I’m not just guessing about this; I see it every day in my work as a Writing Repair consultant. People who are unable to write clear, correct English are limited in their careers and in dozens of ways necessary to simply conduct the business of life. Schools aren’t doing enough to impress upon students how very important it is that they develop strong writing skills. Too many teachers are more interested in having the kids feel self-esteem than in having them earn self-esteem through achievement. So they avoid pointing out writing errors, choosing instead to praise the content – as though content and the ability to articulate it well were two unrelated things. They send young people out into the world with an unrealistic idea of what is acceptable. What a huge disservice they are doing! You can probably tell that this is one of my pet peeves.

Texting-style short writing is probably here to stay, and that’s fine. If all you want to say is: GF, R U THERE? NE14KFC? BBFN**, then use whatever means you like and enjoy that delicious salty, crispy, greasy meal to your heart’s content (or heart attack – whichever comes first). But if you want to serve up ideas that can’t be contained in the 140 characters that Twitter allows for, if you want to be able to handle nuance, explain a process, build one thought upon another until you’ve said something worth reading, worth thinking about, then please recognize that there’s another way to write that’s just as practical and just as useful as the short style you’re so adept at. Remember that English contains immense variety, subtlety, emotion, and beauty that enables us to express in the most precise way, every shade of meaning imaginable; and that the more capable you are of using this fantastic language, the more you will connect. And isn’t that the purpose of writing, after all?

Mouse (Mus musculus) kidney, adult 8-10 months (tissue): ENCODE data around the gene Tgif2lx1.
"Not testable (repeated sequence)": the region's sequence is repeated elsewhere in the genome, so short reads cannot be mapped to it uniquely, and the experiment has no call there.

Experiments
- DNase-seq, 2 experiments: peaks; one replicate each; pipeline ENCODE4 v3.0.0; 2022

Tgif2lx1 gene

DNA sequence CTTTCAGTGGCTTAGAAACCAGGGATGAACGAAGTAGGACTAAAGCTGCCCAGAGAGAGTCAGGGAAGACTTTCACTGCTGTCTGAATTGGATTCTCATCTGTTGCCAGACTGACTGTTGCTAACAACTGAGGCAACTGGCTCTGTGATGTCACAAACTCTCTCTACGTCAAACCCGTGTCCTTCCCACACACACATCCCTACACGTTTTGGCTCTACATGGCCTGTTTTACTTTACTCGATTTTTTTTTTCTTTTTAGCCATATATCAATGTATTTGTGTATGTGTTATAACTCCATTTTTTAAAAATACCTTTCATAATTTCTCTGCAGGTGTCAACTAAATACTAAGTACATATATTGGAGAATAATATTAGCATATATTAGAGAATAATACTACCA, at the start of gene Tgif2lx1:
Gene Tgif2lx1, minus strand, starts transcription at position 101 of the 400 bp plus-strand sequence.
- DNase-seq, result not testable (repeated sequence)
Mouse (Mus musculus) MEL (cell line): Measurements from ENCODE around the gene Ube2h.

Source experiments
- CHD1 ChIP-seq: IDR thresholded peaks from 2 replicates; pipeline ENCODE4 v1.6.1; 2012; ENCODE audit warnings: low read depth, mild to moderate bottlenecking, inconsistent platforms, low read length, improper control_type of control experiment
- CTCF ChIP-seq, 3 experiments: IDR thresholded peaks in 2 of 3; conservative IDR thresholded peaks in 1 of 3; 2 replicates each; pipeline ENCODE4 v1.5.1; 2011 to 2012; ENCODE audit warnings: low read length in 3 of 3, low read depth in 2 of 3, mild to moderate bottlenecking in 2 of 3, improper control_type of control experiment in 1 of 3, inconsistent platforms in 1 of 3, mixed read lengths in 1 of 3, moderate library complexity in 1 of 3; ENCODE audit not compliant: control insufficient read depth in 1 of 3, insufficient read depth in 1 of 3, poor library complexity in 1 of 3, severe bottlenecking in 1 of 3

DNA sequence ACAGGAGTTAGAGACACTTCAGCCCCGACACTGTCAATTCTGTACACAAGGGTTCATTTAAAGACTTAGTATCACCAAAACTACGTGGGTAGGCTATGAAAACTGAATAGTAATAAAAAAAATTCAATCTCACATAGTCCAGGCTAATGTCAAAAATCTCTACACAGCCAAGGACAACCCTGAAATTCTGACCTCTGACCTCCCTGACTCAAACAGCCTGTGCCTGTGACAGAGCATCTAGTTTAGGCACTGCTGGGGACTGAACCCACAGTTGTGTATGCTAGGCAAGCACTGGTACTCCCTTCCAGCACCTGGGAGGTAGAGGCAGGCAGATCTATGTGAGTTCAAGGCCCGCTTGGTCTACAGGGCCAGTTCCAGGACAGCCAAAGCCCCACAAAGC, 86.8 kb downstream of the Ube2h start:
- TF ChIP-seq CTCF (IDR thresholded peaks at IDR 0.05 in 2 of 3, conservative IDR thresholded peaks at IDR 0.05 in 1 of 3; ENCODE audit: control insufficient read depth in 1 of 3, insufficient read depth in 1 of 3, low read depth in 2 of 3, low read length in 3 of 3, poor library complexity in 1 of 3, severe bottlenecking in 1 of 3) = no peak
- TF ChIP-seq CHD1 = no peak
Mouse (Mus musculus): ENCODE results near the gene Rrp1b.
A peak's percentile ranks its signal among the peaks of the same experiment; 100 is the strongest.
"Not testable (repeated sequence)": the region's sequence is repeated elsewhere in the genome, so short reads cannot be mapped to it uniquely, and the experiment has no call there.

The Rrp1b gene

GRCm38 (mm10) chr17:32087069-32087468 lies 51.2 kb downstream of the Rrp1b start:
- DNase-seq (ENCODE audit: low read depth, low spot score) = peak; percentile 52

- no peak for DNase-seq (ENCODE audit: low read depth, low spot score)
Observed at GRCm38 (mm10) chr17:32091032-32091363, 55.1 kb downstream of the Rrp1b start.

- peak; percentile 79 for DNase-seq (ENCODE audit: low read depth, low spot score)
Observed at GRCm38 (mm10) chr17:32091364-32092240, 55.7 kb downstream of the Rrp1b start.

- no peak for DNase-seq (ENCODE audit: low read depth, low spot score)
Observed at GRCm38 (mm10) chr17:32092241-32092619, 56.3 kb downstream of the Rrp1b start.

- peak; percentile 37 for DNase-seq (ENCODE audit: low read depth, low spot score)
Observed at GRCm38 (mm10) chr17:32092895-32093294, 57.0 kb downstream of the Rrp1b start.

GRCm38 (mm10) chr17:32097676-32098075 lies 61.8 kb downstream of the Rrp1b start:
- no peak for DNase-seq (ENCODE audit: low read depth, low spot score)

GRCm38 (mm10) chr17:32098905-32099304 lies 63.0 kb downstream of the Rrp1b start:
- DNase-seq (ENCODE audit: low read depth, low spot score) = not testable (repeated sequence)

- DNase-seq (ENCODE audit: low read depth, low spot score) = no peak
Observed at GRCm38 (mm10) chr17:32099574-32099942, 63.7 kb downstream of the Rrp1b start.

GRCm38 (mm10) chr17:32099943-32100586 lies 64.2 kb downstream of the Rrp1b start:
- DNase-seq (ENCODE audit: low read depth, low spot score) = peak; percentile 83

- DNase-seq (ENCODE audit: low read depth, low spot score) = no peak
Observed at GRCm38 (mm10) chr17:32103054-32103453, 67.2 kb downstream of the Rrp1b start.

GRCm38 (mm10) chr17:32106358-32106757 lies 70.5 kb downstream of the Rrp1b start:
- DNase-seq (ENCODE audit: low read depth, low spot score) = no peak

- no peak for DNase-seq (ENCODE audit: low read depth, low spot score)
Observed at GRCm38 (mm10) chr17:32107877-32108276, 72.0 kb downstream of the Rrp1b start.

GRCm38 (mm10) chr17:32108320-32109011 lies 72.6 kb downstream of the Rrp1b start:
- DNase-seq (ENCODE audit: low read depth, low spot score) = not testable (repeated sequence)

——————————-

* A great little piece, by the way. You can feel the heartbeat in the bass line. Click here if you want to hear it.

**Translation: Girl Friend, are you there? Anyone for KFC? Bye bye for now.

When Do You Need a Writing Fixer?

Take this test

  1. Did you write your own website text just to save money?
  2. Do you have sales and marketing copy that’s dry, boring, or confusing but you don’t know how to make it better?
  3. Do you have employees who use English as a second language whose job responsibilities include writing?
  4. Are most of your employees under 35 years old?
  5. Are you located outside the U.S. and want to do business with English-speaking customers?

Bonus Question

Do you care about the image your company is projecting?

If you answered YES to any of the first five questions, and if you got the bonus question right (there is only one right answer), you need the services of a writing fixer.

It’s what the boss thinks that counts

Through this blog, I’ve met lots of ambitious individuals, living in the U.S. and all over the world, who are working hard to improve their writing skills. They ask me questions, send me samples, and express a desire to achieve excellence. They are hungry for improvement and strongly motivated. But the reality is that very few of these people will ever produce a level of English writing that meets high professional standards – and these are the ones who are really working at it. What about the great majority who think that whatever they write is good enough as long as people can understand it? Or those who excuse poor writing because English is their second language? Or those who attend a writing workshop but never improve enough to make much difference? Some of them may be working for you, and maybe they think it really doesn’t matter. But if you’re the owner of the company, or the manager of the department, what do you think?

If you don’t care, then you’re reading the wrong blog. But if you do care, and if you’ve been searching for the answer to a problem that’s hurting your business either locally or in the international arena, then welcome – you’re the person I’m writing this for.